THE ROLE OF ST. IGNATIUS LOYOLA
Born in 1491, Ignatius was the youngest of 13 children in the noble Basque family of Loyola, Spain. At the age of 26, he was serving as a soldier and defending the town of Pamplona against the French when a cannonball shattered his leg. He experienced a dramatic religious conversion when, during his long and difficult period of recovery, he read books on the life of Christ and found himself drawn away from thoughts of chivalry and warfare and toward the idea of serving Christ.
After his wounds healed, Ignatius attempted a pilgrimage to the Holy Land but stopped in Manresa, Spain, where he spent nearly a year reflecting on his life. Ultimately, Ignatius experienced a great enlightenment and devoted himself to serving God and others.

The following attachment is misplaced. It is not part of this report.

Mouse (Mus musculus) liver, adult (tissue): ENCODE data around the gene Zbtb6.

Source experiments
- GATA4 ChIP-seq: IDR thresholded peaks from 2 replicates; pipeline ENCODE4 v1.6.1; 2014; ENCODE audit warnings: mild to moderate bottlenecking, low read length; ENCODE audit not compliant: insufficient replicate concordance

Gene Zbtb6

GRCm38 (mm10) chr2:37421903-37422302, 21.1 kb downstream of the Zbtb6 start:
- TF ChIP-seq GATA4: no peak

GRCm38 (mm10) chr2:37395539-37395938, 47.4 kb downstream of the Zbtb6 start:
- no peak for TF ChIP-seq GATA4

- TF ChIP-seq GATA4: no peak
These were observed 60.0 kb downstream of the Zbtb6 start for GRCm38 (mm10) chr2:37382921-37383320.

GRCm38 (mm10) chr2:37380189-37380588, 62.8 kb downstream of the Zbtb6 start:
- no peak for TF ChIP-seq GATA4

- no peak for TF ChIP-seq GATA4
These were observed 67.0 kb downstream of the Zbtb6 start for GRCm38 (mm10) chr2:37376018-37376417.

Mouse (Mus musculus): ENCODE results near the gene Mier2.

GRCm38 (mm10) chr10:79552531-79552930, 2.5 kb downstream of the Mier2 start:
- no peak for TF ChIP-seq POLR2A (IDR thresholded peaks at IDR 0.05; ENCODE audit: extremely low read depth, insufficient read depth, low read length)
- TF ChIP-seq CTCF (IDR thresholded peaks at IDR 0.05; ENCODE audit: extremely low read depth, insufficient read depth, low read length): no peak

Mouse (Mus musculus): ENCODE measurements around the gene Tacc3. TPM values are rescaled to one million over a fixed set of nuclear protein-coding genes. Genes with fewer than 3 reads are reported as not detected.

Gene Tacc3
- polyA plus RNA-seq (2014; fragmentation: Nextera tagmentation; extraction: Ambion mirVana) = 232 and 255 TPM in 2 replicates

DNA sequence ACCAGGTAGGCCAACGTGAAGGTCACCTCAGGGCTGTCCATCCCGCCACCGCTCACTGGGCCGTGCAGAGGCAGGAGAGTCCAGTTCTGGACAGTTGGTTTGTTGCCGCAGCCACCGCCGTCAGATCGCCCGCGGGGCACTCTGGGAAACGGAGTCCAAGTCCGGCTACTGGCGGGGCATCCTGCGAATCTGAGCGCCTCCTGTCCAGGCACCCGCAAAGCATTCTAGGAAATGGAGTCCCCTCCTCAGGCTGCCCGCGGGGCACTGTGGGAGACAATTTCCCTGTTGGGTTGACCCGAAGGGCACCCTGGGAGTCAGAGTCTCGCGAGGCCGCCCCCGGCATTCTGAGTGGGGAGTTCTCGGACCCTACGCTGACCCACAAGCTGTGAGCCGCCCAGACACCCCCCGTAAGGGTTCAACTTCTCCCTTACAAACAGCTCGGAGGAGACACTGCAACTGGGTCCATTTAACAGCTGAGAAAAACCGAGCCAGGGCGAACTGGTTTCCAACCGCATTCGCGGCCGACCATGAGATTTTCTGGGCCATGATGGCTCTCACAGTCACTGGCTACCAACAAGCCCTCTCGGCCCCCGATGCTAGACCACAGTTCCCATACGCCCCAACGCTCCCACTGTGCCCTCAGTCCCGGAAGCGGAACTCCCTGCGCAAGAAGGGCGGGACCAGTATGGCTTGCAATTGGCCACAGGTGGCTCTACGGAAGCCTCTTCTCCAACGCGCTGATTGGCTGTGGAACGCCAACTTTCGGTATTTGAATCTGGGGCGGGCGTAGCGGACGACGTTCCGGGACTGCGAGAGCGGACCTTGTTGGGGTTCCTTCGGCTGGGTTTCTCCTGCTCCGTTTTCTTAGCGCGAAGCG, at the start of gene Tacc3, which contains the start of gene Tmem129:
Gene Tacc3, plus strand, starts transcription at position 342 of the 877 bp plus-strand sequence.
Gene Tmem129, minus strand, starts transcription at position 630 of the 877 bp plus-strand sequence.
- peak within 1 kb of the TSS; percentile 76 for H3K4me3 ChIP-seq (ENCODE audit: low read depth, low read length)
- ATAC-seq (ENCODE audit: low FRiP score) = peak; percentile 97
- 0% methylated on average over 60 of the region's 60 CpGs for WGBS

Realizing that an excellent education was necessary in order to fulfill his goal of working for Christ and the Catholic Church, Ignatius returned to school, studying Latin and theology. During this time he wrote a manual of spiritual direction called the Spiritual Exercises. Through sharing the Exercises, he gathered about him a group of companions who shared his love for God and zeal for service. These “friends of Jesus” became the first Jesuits and quickly responded to the needs of the Church through mission work, pastoral ministry, and education.